This is the party of the men who formed the pro-Treaty wing of the old Sinn Fein, of the farmers and business-men, Most of the priests, and as many of the Unionists as have any interest in the New Ireland. Its disadvantage is that, under the popular attacks of Mr. de Valera, it has lost much of its rank-and-file support. The classes who have suffered from the economic war are almost entirely those who belong to this Fine Gael Opposition. They are the cattle-owners, the so-called " ranchers " and the largest taxpayers. Little harm has' come to the peasant-farmers of the impoverished West who form the backbone of Mr. de Valera's party. Apart from the " Sehadenfreude " they experience at the troubles of their more prosperous fellow-countrymen, they have benefited by a more liberal scale of pensions and unemployment-relief, and by the development of the New Industry throughout this country, while some of the farms are so poor that they have even profited by the baits of free beef and milk so popular in the towns..
There is, of course, plenty of rejoicing in ultra- Nationalist centres over the sentimental patriotism of the President's campaign, which is welcomed, especially by those who know little about economics, as a blow against Ireland's enemy, whose creature, the Governor-General, has been reduced to ignominy and whose friends in the Senate and the Universities will soon probably lose their political power. Certainly, there has been as much misunderstanding in the Free State as in Great Britain over the effects of the economic war. So far as the poor are concerned, its results in Ireland have been grossly exaggerated in certain parts of Fleet Street ; that may make it easier for the British public to understand that Dublin papers have erred in creating the impression that conditions in Durham and South Wales have been made much worse by the duties imposed on British coal.
On the other hand, the President's " war " has probably made more easy the discomfiture of the Blueshirts, who have been made to appear as traitors, in league with foreign agents and intent on using Ireland's difficulty as their own opportunity. Actually, of course, the basis of the Bhieshirt movement has been the desperation of angry, impoverished farmers• against a government which has shown them much less consideration than is cus- tomary even to political opponents. If the Blueshirts have adopted unconstitutional means they are able to point out that Mr. de Valera himself has fotight with a rebel force in the Free State; and is even now engaged in altering the Constitution.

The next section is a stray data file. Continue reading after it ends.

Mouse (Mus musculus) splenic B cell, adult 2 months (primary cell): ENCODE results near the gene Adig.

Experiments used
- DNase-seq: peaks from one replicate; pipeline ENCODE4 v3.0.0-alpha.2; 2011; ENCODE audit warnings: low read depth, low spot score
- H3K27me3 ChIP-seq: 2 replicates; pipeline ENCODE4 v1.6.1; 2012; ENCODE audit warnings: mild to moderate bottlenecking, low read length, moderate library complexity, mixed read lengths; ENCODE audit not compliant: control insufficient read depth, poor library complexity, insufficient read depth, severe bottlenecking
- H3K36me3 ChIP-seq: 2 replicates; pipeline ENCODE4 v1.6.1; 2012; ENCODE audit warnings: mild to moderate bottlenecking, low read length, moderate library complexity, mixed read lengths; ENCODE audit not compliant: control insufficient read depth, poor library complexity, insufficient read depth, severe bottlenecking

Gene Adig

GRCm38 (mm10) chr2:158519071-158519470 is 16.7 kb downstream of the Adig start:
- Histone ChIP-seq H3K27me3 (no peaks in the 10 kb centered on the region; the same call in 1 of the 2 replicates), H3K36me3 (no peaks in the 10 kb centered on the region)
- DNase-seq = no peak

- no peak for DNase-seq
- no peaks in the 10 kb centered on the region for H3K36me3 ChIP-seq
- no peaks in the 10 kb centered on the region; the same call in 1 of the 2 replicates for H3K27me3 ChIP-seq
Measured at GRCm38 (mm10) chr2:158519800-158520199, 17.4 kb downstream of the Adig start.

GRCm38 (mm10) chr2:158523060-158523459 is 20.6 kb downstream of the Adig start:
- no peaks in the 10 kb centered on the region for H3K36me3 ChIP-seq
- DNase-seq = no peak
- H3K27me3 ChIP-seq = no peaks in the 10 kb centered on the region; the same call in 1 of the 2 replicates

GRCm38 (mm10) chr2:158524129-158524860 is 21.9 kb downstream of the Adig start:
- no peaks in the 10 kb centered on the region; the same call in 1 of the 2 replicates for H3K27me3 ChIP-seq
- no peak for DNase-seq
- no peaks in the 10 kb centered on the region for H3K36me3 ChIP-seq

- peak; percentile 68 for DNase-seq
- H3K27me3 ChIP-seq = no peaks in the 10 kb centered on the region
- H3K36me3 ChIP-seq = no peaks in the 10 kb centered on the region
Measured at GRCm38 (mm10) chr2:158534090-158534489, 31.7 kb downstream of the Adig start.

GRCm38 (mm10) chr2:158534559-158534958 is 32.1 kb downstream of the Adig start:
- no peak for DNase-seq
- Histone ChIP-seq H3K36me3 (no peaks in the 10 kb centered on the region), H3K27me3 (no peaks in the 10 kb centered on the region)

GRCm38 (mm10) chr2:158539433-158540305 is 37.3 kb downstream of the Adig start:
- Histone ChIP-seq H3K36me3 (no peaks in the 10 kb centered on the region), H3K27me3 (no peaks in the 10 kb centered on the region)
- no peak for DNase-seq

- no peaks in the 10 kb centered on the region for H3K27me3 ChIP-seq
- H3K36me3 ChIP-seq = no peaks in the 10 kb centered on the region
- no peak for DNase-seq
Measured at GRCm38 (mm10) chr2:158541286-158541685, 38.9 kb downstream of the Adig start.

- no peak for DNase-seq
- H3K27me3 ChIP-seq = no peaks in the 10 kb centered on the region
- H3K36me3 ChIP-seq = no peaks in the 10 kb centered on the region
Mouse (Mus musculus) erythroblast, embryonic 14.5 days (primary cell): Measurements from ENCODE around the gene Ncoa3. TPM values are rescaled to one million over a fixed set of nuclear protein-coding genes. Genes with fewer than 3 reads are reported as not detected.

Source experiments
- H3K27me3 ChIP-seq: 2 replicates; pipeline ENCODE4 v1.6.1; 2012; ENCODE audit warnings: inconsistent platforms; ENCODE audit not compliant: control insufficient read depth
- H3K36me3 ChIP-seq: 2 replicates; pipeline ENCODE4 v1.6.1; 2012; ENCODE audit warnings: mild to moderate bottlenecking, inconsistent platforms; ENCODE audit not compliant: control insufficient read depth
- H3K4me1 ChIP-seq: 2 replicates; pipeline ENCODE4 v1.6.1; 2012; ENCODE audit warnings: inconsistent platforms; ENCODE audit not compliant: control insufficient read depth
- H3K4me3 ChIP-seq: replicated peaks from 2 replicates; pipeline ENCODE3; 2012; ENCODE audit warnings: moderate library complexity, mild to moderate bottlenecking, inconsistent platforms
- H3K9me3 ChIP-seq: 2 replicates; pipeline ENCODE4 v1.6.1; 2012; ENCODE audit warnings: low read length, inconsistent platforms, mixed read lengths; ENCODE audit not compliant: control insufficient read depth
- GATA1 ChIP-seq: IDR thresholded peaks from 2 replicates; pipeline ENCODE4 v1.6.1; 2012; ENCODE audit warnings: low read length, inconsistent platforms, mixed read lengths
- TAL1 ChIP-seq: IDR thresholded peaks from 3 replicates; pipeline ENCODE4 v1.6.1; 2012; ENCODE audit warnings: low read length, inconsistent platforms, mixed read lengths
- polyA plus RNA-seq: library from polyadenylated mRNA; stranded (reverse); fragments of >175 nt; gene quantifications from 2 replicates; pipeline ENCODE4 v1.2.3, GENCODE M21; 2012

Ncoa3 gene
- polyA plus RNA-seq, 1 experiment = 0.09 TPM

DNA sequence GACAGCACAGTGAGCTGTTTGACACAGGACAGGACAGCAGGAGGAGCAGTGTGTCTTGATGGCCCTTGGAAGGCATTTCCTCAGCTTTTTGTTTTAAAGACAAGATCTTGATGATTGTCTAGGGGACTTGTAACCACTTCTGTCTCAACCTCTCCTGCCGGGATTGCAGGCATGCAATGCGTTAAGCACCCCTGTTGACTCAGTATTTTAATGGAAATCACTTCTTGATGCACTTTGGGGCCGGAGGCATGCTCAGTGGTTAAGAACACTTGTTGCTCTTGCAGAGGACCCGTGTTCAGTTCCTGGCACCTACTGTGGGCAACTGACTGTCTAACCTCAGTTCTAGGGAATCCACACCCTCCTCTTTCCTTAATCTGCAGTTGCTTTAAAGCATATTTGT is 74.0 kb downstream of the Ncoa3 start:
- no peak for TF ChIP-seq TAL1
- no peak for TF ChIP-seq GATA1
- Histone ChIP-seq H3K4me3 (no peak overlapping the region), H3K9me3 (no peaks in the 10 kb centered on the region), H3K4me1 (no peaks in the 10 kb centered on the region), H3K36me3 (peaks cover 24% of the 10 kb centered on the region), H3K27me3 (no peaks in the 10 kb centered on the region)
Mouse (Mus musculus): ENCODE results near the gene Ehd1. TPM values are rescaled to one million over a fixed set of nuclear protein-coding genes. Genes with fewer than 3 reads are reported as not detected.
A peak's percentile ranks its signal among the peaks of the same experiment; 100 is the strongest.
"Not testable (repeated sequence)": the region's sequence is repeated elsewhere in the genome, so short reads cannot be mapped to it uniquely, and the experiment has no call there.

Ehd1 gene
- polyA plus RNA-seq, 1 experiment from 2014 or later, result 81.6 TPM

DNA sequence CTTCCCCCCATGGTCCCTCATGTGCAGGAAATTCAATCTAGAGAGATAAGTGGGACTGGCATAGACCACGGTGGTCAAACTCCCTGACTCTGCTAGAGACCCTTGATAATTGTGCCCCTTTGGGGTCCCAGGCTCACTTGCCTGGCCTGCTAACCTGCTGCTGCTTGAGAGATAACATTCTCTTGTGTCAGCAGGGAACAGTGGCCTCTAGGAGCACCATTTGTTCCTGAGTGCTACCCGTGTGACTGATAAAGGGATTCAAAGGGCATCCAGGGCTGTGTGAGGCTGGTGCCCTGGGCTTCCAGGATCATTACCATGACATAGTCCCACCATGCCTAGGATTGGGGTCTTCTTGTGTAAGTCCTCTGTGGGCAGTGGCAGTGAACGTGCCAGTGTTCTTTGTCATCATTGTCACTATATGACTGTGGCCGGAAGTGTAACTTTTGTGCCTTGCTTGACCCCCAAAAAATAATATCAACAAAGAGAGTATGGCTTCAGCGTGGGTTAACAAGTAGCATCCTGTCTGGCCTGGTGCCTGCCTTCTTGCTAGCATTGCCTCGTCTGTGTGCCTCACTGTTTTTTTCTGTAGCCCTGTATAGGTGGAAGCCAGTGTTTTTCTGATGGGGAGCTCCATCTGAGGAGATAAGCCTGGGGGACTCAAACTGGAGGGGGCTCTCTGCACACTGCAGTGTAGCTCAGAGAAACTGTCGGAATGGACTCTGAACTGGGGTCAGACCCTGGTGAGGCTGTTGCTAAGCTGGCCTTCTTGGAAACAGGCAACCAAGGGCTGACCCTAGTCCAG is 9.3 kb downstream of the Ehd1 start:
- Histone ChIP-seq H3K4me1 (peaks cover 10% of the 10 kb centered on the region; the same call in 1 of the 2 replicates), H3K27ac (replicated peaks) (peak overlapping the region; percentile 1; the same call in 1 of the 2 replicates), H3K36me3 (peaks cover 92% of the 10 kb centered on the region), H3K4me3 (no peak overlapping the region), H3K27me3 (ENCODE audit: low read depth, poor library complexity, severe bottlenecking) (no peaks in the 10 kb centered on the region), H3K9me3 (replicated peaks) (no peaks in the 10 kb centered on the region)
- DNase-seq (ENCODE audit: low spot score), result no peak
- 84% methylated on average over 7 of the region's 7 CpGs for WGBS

But for once a secret army and the traditional tilt at Government have failed. The anti-democratic atti- tude of the Blueshirts and their leaders' Open dis- avowal of Mr. de Valera's New Economic Policy have made them unpopular with the people. They have been hustled by the arrested at the orders of the Government, and unsympathetically received by Mr. Cosgrave and many of the leaders of Fine Gael, who object to unconstitutional methods. Rebuffed, the Blue- shirts have lost any immediate chance of success through an unfortunate split which, while leaving Commandant Cronin in possession of the official organization, has detached a considerable minority who continue to support his predecessor General O'Duffy. The latter has not proved himself so successful a leader as he has been an organizer of affairs so different as a rebel army and the Eucharistic Congress. His self-conceit and hastiness have made him many enemies, but he still possesses one important asset, in the loyalty of West Cork, a district of stubborn, intelligent farmers, of great importance in Irish politics—their stock is largely that of Cromwellian settlers ; their small farms bred Michael Collins and some of the sturdiest leaders of Sinn Fein. If Ireland is ever to be saved by a Dictator of the military type, he may well come from Bantry or Clonakilty or Skibbereen ; but at present her leader is the astute, rather school- masterly, visionary • from -Clare,- with the blood of two worlds in his veins and only Ireland on his mind.